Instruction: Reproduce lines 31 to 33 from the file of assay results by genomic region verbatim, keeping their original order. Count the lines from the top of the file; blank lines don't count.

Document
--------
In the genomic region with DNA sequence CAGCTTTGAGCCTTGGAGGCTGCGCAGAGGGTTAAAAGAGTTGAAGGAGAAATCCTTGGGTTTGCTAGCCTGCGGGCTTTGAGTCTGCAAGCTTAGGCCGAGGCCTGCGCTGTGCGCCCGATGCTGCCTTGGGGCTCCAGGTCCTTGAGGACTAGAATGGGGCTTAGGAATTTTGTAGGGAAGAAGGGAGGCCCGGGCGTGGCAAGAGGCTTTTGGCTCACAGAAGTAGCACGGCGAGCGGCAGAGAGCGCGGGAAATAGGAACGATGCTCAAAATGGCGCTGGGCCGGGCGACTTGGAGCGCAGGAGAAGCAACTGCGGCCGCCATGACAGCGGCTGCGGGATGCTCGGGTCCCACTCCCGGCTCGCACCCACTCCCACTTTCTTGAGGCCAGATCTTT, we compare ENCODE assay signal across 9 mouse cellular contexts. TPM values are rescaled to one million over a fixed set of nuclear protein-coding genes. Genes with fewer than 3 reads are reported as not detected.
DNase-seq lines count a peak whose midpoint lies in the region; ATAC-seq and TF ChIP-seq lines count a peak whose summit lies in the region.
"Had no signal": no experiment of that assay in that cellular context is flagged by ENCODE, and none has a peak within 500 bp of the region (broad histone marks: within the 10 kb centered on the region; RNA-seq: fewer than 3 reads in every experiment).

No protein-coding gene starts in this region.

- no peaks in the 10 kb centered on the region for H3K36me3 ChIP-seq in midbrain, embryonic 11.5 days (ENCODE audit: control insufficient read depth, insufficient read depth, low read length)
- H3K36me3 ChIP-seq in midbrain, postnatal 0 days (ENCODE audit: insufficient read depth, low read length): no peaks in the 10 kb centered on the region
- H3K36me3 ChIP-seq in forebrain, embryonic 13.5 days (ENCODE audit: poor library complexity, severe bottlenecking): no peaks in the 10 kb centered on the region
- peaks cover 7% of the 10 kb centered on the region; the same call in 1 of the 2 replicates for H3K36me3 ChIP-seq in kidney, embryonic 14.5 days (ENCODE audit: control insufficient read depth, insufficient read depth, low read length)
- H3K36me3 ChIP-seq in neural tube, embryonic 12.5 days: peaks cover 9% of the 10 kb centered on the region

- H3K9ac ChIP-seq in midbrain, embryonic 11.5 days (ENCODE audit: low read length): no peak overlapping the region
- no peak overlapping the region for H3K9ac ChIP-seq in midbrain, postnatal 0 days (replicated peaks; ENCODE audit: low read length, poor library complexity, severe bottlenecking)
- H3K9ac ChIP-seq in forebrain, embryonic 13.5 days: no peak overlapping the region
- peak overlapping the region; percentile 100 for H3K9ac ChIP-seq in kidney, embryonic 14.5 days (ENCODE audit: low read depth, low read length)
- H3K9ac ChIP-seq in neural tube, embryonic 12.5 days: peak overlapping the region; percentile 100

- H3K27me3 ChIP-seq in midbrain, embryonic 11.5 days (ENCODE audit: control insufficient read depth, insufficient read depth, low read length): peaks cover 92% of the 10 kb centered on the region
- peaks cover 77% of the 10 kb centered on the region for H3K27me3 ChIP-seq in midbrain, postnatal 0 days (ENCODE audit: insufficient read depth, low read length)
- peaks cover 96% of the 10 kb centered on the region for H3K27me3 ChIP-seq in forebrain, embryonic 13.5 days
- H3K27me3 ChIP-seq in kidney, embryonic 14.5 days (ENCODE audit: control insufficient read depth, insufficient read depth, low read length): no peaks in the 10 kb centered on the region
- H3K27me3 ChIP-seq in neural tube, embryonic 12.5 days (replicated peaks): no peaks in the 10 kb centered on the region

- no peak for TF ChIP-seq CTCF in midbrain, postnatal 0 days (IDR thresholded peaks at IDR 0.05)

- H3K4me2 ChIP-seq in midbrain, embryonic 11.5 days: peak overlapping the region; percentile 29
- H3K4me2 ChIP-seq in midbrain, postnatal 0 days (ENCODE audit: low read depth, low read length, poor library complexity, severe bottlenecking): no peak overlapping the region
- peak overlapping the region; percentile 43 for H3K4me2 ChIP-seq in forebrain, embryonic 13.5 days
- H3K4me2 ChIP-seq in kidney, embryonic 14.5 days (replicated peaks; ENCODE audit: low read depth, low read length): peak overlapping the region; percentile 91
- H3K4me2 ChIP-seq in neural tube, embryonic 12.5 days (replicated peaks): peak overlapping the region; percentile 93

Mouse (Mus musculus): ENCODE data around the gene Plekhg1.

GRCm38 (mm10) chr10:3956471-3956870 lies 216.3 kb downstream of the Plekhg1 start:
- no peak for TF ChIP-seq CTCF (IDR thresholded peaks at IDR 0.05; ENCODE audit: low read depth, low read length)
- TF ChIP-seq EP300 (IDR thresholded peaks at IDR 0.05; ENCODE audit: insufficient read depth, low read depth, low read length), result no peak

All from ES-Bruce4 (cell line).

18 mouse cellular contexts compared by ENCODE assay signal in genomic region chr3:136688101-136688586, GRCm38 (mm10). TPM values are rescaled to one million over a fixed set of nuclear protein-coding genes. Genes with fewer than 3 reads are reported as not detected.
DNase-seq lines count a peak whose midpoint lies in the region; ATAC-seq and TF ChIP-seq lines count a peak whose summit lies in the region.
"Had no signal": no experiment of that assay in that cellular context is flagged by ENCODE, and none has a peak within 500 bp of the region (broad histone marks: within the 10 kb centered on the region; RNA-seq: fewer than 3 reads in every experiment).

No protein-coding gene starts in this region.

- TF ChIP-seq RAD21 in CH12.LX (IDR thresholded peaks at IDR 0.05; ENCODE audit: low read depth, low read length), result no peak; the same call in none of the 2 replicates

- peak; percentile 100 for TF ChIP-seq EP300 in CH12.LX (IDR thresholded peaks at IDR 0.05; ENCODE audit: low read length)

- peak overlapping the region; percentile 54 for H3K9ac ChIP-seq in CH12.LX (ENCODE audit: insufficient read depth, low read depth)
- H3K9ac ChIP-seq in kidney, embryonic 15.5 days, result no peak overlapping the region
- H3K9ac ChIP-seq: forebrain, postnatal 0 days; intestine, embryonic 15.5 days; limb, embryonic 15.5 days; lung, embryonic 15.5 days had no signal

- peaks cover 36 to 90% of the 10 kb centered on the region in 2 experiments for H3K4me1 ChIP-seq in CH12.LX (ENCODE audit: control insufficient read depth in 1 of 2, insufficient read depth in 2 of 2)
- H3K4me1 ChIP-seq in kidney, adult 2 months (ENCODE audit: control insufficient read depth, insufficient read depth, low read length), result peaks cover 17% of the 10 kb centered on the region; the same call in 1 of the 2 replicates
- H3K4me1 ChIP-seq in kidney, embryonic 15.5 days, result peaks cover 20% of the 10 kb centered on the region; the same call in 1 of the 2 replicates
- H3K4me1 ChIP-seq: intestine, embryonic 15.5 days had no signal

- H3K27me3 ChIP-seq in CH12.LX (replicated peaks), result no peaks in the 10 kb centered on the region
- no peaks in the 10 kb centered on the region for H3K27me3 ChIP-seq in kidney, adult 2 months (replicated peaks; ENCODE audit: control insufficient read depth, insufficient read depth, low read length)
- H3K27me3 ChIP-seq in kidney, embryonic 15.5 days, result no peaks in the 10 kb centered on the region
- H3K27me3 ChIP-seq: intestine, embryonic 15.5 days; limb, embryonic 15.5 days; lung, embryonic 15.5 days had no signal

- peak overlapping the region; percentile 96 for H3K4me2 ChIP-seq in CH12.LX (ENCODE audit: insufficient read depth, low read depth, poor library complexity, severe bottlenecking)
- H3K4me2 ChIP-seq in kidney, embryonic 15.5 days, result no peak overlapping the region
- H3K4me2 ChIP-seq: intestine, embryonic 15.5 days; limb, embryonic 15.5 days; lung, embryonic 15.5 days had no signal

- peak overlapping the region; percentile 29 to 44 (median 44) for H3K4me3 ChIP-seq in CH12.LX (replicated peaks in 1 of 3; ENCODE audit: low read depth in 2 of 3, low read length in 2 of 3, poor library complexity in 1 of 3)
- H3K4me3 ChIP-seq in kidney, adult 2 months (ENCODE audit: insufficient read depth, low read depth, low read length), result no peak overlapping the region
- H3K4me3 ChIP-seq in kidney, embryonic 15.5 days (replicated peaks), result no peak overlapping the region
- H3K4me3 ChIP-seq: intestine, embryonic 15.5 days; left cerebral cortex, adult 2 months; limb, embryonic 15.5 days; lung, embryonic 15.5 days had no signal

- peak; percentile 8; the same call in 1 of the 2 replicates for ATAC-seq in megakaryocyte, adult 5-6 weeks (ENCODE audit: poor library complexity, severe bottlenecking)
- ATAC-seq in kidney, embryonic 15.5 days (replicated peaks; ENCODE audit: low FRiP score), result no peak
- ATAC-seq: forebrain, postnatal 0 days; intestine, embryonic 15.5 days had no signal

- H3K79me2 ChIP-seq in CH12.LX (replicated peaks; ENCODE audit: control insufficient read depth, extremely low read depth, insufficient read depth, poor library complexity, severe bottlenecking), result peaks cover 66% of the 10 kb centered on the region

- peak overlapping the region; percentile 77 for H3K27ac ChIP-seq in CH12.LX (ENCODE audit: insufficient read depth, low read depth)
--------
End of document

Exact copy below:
18 mouse cellular contexts compared by ENCODE assay signal in genomic region chr3:136688101-136688586, GRCm38 (mm10). TPM values are rescaled to one million over a fixed set of nuclear protein-coding genes. Genes with fewer than 3 reads are reported as not detected.
DNase-seq lines count a peak whose midpoint lies in the region; ATAC-seq and TF ChIP-seq lines count a peak whose summit lies in the region.
"Had no signal": no experiment of that assay in that cellular context is flagged by ENCODE, and none has a peak within 500 bp of the region (broad histone marks: within the 10 kb centered on the region; RNA-seq: fewer than 3 reads in every experiment).